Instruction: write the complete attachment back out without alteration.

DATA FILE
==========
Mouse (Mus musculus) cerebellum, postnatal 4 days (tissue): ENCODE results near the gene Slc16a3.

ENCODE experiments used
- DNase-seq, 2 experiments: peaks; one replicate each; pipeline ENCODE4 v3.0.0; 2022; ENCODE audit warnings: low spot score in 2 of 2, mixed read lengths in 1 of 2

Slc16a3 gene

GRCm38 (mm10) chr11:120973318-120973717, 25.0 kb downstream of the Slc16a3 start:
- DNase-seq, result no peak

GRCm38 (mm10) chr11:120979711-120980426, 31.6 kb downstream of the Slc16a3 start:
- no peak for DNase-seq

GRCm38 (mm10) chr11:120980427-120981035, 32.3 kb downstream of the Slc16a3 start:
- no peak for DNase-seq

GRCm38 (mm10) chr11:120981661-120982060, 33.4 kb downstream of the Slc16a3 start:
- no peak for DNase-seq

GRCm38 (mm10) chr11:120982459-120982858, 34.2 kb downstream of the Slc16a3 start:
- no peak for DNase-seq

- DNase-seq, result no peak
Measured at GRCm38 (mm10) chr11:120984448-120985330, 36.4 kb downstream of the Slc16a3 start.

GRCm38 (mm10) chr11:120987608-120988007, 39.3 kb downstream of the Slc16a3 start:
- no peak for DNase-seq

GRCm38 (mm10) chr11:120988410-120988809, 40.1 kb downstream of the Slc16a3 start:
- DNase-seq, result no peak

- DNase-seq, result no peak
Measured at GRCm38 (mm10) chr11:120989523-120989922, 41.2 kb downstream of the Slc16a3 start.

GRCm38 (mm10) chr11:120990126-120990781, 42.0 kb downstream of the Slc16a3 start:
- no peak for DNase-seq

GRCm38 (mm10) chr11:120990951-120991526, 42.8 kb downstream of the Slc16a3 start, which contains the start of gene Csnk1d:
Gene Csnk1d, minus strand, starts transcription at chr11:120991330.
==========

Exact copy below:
Mouse (Mus musculus) cerebellum, postnatal 4 days (tissue): ENCODE results near the gene Slc16a3.

ENCODE experiments used
- DNase-seq, 2 experiments: peaks; one replicate each; pipeline ENCODE4 v3.0.0; 2022; ENCODE audit warnings: low spot score in 2 of 2, mixed read lengths in 1 of 2

Slc16a3 gene

GRCm38 (mm10) chr11:120973318-120973717, 25.0 kb downstream of the Slc16a3 start:
- DNase-seq, result no peak

GRCm38 (mm10) chr11:120979711-120980426, 31.6 kb downstream of the Slc16a3 start:
- no peak for DNase-seq

GRCm38 (mm10) chr11:120980427-120981035, 32.3 kb downstream of the Slc16a3 start:
- no peak for DNase-seq

GRCm38 (mm10) chr11:120981661-120982060, 33.4 kb downstream of the Slc16a3 start:
- no peak for DNase-seq

GRCm38 (mm10) chr11:120982459-120982858, 34.2 kb downstream of the Slc16a3 start:
- no peak for DNase-seq

- DNase-seq, result no peak
Measured at GRCm38 (mm10) chr11:120984448-120985330, 36.4 kb downstream of the Slc16a3 start.

GRCm38 (mm10) chr11:120987608-120988007, 39.3 kb downstream of the Slc16a3 start:
- no peak for DNase-seq

GRCm38 (mm10) chr11:120988410-120988809, 40.1 kb downstream of the Slc16a3 start:
- DNase-seq, result no peak

- DNase-seq, result no peak
Measured at GRCm38 (mm10) chr11:120989523-120989922, 41.2 kb downstream of the Slc16a3 start.

GRCm38 (mm10) chr11:120990126-120990781, 42.0 kb downstream of the Slc16a3 start:
- no peak for DNase-seq

GRCm38 (mm10) chr11:120990951-120991526, 42.8 kb downstream of the Slc16a3 start, which contains the start of gene Csnk1d:
Gene Csnk1d, minus strand, starts transcription at chr11:120991330.